Late Antiquity, which lies between Classical Antiquity and the Middle Ages (ca. A.D. 250-750), heralded the gradual decline of Mediterranean classical civilization, and the initial formation of a strictly western European, Christian society. During this period, three momentous developments threatened the paternalistic Roman social system: the rise of the Christian church, the disintegration of the Roman Empire in the west, and the establishment of the barbarian kingdoms.
In this volume Ralph W. Mathisen provides a new way of looking at the social transformations taking place in the Late Roman and early medieval worlds. During this tumultuous era, many marginalized groups found opportunities for literary self expression previously enjoyed only by Rome's secular male elite. Mathisen uses this literature of Late Antiquity to bring to light the personal concerns, private interactions, and family lives of the age, including a thorough exploration of the roles of women and children. Rather than extracting single words or phrases from the Latin documents, this volume gives concentrated attention to its literary sources. Mathisen provides translations of extended passages, allowing the literature of Late Antiquity to be interpreted, understood, and appreciated in the context of its own times.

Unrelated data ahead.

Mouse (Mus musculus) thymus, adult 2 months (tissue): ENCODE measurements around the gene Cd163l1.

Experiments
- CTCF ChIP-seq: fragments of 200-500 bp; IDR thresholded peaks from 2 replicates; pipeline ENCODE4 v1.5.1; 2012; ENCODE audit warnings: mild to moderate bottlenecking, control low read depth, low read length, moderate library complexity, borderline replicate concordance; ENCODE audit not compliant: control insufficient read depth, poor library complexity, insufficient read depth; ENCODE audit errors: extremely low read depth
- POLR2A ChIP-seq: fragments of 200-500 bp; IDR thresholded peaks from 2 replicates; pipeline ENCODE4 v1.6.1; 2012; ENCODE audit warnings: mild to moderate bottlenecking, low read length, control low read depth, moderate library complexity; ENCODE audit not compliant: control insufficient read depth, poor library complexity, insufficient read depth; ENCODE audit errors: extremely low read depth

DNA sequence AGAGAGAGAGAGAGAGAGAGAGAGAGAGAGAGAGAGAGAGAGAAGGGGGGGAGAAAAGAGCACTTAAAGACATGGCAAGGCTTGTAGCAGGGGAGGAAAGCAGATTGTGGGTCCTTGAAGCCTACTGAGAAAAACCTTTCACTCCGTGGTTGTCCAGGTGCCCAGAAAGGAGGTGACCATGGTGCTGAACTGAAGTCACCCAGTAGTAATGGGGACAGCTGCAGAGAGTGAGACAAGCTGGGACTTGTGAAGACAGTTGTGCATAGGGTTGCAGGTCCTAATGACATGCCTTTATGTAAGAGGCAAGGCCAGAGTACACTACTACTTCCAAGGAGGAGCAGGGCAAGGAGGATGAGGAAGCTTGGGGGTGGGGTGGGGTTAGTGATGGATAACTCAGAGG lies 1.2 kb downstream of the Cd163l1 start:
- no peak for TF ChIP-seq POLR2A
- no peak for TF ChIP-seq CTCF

"To students of the medieval Latin West, People offers a valuable grounding in its social and cultural roots in the late-antique world, particularly in Gaul. Students of late antiquity will likewise find their insight into the field deepened and enriched...Through experiencing how late-antique men and women, in speaking about their own lives and those of others, bear witness to the far-reaching transformations of the post classical world, readers of Mathisen's volumes will find themselves participating in a form of social and cultural history that has to be constructed, as it were, from the ground up."